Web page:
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Dublin: 7 °C Tuesday 17 September, 2019
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A day in the life: Ireland's European champion and Olympic hotshot Arthur Lanigan O'Keeffe

The modern pentathlete has a grueling schedule.

LITTLE IS KNOWN about Kilkenny man Arthur Lanigan O’Keeffe and even less is known about the sport he’ll be chasing Olympic gold in Rio in this year, modern pentathlon.

Arthur O'Keeffe 11/8/2012 Source: Dan Sheridan/INPHO

The 24-year-old was last year crowned European champion which also secured his ticket to Brazil and suffice to say, that’s his prime target for 2016.

His training is as random as it is intense and because he does so many different disciplines, there’s no such thing as an average day – just a very long one.

“All days are pretty loaded from Monday through Friday where we’d have four or five sessions every day and then on Saturday we’d have three sessions,” he explained.

‘Art’, as he’s known to his friends, lives two minutes from the pentathlon centre in Blanchardstown and that has been one of the key reasons for his ascent to becoming such a formidable force.

Here’s a recent day in his life and to save you the time, modern pentathlon involves fencing, 200m freestyle, show-jumping, shooting and running (not at the same time!)…

6am: I have my overnight oats ready to go for breakfast but then I go back to bed for an hour and let them digest.

7.30am: Straight to the pool for a swimming session. I live beside the sports campus so it’s all pretty close and very convenient.

I go to the pool and swim for an hour and a half or 4.5km and then I’d head back to the house and have poached eggs on pitta bread and some coffee for my second breakfast.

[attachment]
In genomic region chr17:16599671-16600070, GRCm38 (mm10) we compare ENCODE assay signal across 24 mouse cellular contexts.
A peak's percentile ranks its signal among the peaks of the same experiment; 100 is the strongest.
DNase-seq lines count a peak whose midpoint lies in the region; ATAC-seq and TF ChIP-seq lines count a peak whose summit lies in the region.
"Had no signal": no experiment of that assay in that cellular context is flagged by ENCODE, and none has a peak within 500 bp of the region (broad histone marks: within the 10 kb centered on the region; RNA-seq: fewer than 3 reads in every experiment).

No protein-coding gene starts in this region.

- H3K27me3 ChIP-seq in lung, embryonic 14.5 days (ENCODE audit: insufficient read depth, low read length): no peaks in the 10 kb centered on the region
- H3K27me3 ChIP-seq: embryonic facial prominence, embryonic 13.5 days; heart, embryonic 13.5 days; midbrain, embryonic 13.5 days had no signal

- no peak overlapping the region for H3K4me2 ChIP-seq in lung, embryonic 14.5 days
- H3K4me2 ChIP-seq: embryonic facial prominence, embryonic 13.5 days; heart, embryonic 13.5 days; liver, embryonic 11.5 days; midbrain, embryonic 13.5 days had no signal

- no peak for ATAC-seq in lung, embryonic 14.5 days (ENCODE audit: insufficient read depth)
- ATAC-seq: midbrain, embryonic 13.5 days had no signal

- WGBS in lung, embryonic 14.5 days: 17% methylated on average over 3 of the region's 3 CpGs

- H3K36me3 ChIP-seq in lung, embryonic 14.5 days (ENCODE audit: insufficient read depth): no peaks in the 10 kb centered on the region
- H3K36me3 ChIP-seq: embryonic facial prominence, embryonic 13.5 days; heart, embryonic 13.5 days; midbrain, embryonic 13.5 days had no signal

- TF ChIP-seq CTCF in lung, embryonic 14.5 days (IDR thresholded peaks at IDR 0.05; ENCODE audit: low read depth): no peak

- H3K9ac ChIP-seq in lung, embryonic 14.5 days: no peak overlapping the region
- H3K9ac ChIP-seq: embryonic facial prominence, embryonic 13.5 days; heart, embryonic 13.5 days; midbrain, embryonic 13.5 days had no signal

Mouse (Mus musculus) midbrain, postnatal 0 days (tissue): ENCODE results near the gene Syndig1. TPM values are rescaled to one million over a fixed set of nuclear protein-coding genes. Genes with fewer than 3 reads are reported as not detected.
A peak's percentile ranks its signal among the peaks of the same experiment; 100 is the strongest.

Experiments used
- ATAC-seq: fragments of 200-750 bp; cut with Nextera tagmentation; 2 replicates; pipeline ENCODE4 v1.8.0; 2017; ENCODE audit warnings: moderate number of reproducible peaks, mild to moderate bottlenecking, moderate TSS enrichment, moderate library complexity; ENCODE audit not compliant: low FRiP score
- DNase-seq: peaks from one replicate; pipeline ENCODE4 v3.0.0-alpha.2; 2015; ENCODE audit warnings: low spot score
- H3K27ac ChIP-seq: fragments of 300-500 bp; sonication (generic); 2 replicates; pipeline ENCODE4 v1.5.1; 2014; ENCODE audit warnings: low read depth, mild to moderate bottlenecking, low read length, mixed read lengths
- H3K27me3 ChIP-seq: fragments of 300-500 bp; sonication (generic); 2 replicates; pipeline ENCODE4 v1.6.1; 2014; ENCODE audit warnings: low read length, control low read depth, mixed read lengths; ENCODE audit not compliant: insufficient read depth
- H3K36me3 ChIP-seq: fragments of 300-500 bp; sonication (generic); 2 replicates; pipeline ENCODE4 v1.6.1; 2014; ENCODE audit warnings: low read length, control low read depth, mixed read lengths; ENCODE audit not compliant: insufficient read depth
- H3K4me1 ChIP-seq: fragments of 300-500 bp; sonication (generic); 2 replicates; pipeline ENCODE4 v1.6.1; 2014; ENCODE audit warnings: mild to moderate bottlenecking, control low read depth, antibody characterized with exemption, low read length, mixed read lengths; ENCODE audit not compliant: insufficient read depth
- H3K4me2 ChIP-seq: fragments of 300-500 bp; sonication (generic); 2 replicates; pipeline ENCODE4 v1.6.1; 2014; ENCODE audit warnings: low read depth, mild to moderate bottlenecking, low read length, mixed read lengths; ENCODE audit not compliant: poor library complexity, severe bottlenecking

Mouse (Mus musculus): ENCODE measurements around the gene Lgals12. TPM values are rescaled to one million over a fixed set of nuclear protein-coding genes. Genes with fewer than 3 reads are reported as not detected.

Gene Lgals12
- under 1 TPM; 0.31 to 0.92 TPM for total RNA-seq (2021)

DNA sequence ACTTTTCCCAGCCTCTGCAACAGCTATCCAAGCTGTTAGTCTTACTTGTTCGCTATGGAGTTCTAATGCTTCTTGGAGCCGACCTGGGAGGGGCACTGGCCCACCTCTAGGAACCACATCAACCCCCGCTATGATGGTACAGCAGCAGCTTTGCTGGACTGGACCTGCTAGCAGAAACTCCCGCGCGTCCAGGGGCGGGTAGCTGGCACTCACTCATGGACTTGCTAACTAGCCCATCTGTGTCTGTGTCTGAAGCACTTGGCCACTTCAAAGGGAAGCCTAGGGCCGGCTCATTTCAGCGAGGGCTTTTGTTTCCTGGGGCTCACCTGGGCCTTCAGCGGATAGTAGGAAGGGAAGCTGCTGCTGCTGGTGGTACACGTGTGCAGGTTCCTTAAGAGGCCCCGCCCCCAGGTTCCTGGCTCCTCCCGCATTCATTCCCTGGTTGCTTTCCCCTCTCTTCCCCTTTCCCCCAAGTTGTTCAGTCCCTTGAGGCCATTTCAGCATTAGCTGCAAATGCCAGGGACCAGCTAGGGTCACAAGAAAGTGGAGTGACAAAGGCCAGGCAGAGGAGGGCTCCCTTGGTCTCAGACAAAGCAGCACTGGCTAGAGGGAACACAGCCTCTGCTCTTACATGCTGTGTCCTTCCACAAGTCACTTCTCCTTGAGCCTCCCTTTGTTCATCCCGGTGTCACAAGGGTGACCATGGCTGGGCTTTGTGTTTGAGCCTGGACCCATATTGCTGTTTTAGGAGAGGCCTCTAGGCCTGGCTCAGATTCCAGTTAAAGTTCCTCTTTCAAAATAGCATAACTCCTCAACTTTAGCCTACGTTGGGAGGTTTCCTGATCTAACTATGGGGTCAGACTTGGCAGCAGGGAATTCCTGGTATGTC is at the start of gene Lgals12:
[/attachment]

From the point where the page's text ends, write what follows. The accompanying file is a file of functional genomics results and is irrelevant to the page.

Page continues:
10.30am: I’d go back to bed for 45 minutes and then I’ll get up and get physio around 11.30am in the Institute of Sport for 45 minutes. This is just to loosen me up for later sessions.

11.30am: I’d get on a pilates machine called the Reformer and maybe do a half hour routine on that to limber up even more.

12.30pm: I’ll go back to the house, get my training partner and head to the track in Santry. We usually start a running session around one o’clock.

I’ll be snacking in between, things like bananas, protein shakes and carb drinks keep me going.

The running session is usually a 15 minute jog to warm up and maybe 10 minute activation drills.

Then we’d head onto the track and usually do a main set involving speed work but the sessions would be no more than 6-7km.

Then you’d do another 15 minute cool down. The whole running session usually lasts around an hour and 15 minutes.

2pm: I head back to the house for more fuel. This time I’ll have a big carb meal with chicken or rice and broccoli or sweet chilli. It varies from day to day but it will be a big filler.

Then I’ll rest for the afternoon to start the second half of my day.

6pm: I head back up to the pentathlon centre in the sports campus and I do shooting for half an hour.

6.30pm: We fence for two hours. Fencing is the one discipline I look forward to the most. It would be one of my stronger ones, definitely.

I won the junior worlds in it and the Europeans as well. It’s one where you don’t really know what’ll happen, though, unlike swimming and running.

In fencing you could turn up and be really hot and the next day you turn up with two left hands.

That’s what I like about it, it’s unpredictable and it’s the only event where you can take points from your opponent.

8.30pm: Time to go back home, have another substantial dinner with a lot of meat and vegetables and then I’ll do half an hour of yoga, or else I’ll get very stiff.

9pm: I usually have something like popcorn and hot chocolate before bed to make me sleepy.

That is pretty much my day and will continue to be for the year!

My life is 100% at the moment. Everything I do is geared towards this year’s Olympics.

I’ve tried to do a lot of things alongside pentathlon but for the last two and a half years I haven’t really been able to take on college.

Arthur O'Keeffe Source: Dan Sheridan/INPHO

If you want to succeed you have to be full-time. It’s very time consuming and to get the most out of yourself you need to spend your time eating, sleeping and training…

Since I moved closer to the sports campus in the last year the performances have gotten way better because all I’ve been doing is eating, sleeping and training.

I was doing a sports management course in UCD but I’ve managed to defer until after Rio.

Two weeks into our 3 month gym programme and the heat is being turned up

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